Contact Us


Disruptive Competition Project

655 15th St., NW

Suite 410


Washington, D.C. 20005

Phone: (202) 783-0070
Fax: (202) 783-0534

Contact Us

Please fill out this form and we will get in touch with you shortly.
Close

High Barriers to Entry: Licensed Medical Marijuana Providers Fight Against Marijuana Legalization

· October 25, 2012

Categories

[Nothing in this post should be taken as a stance on the marijuana legalization movement.  Just highlighting the phenomenon of incumbents using regulation as a barrier to entry.  We step on enough toes as it is…]

We at DisCo write a lot about disruptive competition in different industries — food trucks, Uber and Airbnb — but one we haven’t written about yet?  Marijuana.

This election season brings several states with marijuana legalization questions on the ballot.  As NPR reports about Washington state:

The most vocal opposition, meanwhile, is coming from purveyors of medical marijuana.

What does this have to do with disruptive competition? (Arguably, this is artificial disruption… because the incumbents are fully protected by regulation and the competitors are just looking to be able to grow/sell their own product.  No classic “disruptive” business models—at least not yet.)

It’s pretty typical, really.  One of the persistent themes surrounding tech-enabled market entrants has been that established incumbents respond to the competitive threat by manipulating regulatory structures to hamstring the upstart.  The same appears to be true here, in a somewhat more ‘organic’ market: licensed sellers of medical marijuana are the established, dominant parties in the industry, threatened by competition from new entrants that would result from legalization.  Being well acquainted with the levers of existing regulatory structure, they resort to political action to maintain their exclusive status.

(It is also hard for them to argue against legalization on moral grounds… given their line of business and their “liberal” interpretation of “medical” in many cases [including its “medical” use in dog biscuits].  As one of the incumbents who is interviewed complains against the proposed laws “compromise” that includes banning the operating of a motor vehicle with certain levels of THC in the bloodstream.  It is pretty clear that the incumbent push back is solely for self-interested economic reasons.)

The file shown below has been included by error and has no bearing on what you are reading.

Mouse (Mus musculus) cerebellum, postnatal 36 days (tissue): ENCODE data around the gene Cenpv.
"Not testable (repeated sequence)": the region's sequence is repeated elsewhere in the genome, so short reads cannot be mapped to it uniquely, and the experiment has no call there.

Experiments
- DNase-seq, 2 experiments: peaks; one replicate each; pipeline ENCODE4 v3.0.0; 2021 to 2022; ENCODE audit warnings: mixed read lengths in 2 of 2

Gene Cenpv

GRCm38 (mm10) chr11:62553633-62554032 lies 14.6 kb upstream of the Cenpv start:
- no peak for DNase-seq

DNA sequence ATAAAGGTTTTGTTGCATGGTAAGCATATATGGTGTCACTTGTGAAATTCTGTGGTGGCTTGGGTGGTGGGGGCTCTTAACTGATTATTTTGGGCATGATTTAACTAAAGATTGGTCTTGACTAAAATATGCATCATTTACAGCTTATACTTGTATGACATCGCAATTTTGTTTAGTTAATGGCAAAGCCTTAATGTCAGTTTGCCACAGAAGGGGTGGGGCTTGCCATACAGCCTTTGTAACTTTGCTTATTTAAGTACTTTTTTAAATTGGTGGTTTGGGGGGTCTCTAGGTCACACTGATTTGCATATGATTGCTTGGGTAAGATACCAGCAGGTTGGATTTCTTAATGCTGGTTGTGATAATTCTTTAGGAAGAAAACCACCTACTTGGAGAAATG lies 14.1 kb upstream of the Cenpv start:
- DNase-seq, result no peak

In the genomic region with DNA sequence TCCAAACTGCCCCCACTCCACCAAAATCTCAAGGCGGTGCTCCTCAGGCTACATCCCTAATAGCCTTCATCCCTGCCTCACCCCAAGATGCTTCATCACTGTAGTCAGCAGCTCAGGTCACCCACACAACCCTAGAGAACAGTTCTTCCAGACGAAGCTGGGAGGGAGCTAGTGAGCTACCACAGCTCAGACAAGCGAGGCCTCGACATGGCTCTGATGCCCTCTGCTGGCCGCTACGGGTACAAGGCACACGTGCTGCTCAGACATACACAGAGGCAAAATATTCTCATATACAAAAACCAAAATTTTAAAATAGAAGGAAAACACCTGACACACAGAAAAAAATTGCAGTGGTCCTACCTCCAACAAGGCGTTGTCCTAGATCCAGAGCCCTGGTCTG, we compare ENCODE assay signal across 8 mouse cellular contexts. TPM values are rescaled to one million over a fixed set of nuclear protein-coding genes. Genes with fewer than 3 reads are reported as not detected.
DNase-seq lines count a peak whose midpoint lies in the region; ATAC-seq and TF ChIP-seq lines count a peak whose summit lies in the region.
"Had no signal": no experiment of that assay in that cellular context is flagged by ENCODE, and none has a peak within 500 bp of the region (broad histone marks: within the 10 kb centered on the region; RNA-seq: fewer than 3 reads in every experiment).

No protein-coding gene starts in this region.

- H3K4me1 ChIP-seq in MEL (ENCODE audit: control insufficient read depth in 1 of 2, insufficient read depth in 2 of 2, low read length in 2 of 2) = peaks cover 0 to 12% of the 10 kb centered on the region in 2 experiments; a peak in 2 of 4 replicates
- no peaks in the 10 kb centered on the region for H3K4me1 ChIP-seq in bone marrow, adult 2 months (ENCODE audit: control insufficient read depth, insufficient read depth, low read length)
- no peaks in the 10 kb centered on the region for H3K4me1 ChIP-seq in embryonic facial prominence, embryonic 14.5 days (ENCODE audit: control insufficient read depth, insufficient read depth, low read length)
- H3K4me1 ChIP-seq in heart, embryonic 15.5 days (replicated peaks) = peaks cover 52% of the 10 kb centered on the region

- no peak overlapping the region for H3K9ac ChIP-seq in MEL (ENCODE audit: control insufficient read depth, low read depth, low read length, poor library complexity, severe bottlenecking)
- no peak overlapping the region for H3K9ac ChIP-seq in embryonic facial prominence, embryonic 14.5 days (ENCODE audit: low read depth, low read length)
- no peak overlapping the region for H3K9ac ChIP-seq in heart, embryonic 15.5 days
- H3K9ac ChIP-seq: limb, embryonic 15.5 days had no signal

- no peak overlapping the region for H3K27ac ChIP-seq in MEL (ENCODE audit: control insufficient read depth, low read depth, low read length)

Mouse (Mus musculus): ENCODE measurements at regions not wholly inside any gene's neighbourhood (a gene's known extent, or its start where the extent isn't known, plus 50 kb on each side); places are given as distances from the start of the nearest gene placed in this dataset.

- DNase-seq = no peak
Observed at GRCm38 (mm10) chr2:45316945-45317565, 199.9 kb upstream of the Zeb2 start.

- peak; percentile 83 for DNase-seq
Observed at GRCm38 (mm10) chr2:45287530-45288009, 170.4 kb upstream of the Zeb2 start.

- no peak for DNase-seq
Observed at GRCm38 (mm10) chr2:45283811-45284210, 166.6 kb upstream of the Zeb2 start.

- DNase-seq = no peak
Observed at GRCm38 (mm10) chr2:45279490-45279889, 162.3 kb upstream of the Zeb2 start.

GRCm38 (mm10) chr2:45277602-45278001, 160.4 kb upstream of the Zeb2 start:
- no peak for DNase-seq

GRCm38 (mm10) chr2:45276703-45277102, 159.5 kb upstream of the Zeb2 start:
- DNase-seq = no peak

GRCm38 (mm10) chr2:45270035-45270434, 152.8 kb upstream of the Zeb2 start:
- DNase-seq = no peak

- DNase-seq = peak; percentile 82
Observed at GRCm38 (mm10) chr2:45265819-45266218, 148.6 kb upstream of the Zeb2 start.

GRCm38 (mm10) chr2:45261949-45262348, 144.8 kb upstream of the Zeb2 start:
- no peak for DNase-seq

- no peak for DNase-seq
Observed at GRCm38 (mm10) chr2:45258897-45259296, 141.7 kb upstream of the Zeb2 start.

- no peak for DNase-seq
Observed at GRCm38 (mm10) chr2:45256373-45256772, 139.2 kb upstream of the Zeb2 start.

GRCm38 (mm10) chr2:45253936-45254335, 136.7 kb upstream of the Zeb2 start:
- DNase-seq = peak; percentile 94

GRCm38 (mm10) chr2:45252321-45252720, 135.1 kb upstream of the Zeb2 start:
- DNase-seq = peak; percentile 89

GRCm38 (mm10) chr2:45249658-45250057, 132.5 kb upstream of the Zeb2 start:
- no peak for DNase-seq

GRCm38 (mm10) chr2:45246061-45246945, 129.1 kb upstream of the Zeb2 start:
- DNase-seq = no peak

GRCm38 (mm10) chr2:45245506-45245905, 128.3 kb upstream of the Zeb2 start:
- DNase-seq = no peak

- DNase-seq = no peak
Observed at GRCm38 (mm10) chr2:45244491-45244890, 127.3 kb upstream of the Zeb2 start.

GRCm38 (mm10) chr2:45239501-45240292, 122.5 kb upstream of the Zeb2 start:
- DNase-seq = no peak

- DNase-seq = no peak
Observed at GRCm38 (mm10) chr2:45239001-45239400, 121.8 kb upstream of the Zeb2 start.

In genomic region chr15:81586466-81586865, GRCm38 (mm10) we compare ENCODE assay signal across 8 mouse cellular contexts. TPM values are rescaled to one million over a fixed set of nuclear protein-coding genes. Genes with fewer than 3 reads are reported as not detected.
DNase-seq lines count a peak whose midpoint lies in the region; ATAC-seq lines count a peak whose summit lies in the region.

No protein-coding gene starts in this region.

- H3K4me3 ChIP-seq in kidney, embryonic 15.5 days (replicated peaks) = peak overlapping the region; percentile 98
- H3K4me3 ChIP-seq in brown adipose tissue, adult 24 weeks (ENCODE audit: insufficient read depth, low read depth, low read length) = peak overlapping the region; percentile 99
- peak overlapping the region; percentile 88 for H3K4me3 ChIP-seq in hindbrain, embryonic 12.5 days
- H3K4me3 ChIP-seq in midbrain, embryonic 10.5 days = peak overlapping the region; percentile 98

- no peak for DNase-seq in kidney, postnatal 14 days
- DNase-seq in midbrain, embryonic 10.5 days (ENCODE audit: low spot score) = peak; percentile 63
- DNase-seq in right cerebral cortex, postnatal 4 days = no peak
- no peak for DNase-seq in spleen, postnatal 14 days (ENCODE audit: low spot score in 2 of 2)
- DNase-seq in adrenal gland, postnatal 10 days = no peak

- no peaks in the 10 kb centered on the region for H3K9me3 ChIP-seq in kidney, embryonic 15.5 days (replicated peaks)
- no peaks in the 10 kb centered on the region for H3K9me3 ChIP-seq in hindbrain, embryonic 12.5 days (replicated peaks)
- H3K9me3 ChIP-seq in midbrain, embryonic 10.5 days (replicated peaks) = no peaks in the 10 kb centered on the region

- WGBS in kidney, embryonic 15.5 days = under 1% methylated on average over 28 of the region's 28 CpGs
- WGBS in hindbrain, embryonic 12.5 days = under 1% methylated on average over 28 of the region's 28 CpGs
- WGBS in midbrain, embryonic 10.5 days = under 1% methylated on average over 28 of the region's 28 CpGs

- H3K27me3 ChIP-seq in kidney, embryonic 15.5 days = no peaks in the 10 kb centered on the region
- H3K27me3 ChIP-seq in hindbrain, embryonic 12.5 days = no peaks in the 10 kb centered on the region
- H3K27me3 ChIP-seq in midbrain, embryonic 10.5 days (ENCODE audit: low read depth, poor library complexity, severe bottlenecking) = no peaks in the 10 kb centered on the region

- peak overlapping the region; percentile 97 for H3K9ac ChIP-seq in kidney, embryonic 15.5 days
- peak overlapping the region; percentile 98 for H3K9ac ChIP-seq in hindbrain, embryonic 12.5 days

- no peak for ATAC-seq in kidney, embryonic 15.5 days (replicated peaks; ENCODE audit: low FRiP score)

More from the article after the jump…

“We’ve reached a place in our society, nationwide, where now a majority support marijuana legalization,” Holcomb [who runs the “Yes” Campaign] says.

She may be right: In a Rasmussen poll earlier this year, 56 percent of respondents favored legalizing and regulating marijuana. The Washington initiative is getting support from across the political spectrum, including two former U.S. attorneys, the Seattle city attorney and even the Republican candidate for Senate, Michael Baumgartner. The most vocal opposition, meanwhile, is coming from purveyors of medical marijuana….

Without naming names, Holcomb accuses some medical marijuana entrepreneurs of wanting to keep pot in a profitable gray area — unregulated and untaxed. It’s a concern echoed by King County Sheriff Steve Strachan.

Competition

Some, if not all of society’s most useful innovations are the byproduct of competition. In fact, although it may sound counterintuitive, innovation often flourishes when an incumbent is threatened by a new entrant because the threat of losing users to the competition drives product improvement. The Internet and the products and companies it has enabled are no exception; companies need to constantly stay on their toes, as the next startup is ready to knock them down with a better product.